Pakistani Christian sentenced to death for blasphemy
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A Pakistani court has sentenced to death a Christian mother of five for blasphemy, a first such conviction for a woman. Human rights groups protest the conviction and call for blasphemy laws to be repealed.
Asia Bibi was sentenced to death on Monday by a local court in Nankana district in Pakistan's central province Punjab.
Her conviction has sparked protests from human rights groups and indignation from groups representing Christians in Pakistan.
In June 2009, Asia was asked to fetch water while working in the fields. A group of Muslim workers objected to her touching the water bowl on the grounds that she was not a Muslim.
Later the women complained to a local cleric and alleged that Asia had defiled the name of the Prophet Mohammed. Asia was arrested and a local judge sentenced her to hang and ruled out any chance that she had been falsely implicated.
Human rights and minority groups have slammed the conviction and say they want the controversial blasphemy legislation repealed.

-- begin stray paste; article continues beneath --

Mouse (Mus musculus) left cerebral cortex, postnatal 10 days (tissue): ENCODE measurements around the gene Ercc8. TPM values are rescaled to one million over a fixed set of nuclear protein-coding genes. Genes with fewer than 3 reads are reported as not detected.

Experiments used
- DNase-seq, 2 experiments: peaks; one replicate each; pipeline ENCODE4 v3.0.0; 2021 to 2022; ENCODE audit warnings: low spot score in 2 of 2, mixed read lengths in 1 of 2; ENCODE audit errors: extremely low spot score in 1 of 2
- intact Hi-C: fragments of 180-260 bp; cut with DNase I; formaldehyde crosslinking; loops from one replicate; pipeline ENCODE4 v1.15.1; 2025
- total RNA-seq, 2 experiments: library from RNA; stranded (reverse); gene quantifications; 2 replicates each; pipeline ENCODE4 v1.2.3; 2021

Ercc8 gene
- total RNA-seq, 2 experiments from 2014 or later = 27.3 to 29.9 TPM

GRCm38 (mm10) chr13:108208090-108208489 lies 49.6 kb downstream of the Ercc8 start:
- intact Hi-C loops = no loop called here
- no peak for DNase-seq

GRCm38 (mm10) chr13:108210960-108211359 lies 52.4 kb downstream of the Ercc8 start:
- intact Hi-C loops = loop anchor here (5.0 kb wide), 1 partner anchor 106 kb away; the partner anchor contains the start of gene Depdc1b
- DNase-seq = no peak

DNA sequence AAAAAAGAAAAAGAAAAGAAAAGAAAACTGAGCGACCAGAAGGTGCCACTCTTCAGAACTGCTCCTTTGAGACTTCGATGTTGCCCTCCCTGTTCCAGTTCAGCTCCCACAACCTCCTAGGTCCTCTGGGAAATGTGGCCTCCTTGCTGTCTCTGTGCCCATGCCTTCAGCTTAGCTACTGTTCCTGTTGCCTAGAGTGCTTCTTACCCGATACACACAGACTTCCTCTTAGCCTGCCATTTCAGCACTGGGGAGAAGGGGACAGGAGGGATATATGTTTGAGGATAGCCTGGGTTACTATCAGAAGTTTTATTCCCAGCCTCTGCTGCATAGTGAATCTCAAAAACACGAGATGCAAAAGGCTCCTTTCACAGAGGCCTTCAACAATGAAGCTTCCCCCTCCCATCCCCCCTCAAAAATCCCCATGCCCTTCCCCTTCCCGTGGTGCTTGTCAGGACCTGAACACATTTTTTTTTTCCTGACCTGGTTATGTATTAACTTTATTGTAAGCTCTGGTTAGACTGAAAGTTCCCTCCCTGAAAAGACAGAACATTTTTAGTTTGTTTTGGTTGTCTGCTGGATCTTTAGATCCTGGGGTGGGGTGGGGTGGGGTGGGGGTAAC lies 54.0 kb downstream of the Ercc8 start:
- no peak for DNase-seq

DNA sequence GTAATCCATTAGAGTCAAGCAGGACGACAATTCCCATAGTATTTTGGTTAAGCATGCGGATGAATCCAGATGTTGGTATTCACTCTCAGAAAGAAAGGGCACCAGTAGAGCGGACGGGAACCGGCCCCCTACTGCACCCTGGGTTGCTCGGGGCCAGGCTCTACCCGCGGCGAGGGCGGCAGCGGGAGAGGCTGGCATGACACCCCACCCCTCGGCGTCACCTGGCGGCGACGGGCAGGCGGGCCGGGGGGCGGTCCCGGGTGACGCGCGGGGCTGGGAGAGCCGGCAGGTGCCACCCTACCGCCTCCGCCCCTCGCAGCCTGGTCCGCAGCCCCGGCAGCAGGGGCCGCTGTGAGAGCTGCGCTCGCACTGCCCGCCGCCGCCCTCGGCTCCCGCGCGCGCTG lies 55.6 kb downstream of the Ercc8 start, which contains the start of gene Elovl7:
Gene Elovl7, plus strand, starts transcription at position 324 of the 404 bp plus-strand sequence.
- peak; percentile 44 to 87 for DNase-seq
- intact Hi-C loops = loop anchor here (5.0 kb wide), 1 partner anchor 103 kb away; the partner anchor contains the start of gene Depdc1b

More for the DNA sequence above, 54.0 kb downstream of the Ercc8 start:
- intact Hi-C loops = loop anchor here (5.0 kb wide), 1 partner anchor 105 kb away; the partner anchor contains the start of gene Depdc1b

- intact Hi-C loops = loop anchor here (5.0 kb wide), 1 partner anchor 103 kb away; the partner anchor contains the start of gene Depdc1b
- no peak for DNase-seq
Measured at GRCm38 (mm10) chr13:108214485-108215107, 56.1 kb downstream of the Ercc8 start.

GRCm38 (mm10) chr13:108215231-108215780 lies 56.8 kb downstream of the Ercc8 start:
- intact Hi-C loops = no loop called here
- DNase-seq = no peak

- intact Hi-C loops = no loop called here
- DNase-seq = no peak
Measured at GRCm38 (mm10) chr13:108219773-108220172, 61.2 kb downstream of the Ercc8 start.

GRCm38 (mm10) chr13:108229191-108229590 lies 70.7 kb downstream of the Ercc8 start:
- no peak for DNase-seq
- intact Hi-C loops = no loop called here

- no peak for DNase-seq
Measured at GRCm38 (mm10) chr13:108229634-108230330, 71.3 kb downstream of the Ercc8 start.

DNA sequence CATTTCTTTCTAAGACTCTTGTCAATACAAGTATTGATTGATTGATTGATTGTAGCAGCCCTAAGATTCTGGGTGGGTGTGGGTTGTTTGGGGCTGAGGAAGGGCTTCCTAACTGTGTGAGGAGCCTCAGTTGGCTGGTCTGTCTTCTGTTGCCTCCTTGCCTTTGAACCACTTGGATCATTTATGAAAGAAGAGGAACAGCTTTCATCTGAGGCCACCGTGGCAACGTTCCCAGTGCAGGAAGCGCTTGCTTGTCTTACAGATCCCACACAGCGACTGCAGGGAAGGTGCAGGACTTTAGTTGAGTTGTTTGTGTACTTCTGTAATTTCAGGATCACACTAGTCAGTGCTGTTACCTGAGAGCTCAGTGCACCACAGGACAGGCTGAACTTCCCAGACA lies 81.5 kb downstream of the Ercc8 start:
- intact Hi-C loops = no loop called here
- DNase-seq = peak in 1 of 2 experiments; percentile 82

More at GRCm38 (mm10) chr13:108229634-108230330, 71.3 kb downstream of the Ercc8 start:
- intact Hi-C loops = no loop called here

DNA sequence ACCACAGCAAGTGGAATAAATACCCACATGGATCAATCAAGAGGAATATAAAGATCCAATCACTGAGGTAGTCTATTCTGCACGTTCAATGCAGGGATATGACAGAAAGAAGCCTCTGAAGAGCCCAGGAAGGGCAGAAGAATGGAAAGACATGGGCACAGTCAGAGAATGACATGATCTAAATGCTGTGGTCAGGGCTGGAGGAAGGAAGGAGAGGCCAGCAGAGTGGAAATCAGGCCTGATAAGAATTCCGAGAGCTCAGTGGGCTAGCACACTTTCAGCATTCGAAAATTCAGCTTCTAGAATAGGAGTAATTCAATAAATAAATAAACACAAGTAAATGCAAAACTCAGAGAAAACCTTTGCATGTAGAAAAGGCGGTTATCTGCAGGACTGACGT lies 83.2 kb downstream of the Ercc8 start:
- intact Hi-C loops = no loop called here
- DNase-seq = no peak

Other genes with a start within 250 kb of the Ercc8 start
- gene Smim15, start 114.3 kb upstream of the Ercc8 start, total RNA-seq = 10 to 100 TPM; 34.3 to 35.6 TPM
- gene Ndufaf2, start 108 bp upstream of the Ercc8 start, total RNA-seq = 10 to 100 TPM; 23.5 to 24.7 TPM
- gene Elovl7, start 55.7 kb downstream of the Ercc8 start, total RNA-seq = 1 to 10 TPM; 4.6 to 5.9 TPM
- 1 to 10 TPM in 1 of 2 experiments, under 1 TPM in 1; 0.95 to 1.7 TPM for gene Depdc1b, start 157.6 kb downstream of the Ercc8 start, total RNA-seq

“99% of cases against Christians have been filed in Punjab province under the blasphemy law after the formation of this controversial law which indicates a rise in extremism in Punjab,” says Watson Gill, a coordinator for the Pakistan Christian Congress.
Asia's husband Ashiq Masih says he is going to appeal the death sentence which needs to be upheld by the Lahore high court, the highest tribunal in Punjab, before it can be carried out.
"The case is baseless and we will file an appeal," he said.
Around 3 per cent of Pakistan’s population is believed to be non-Muslim.
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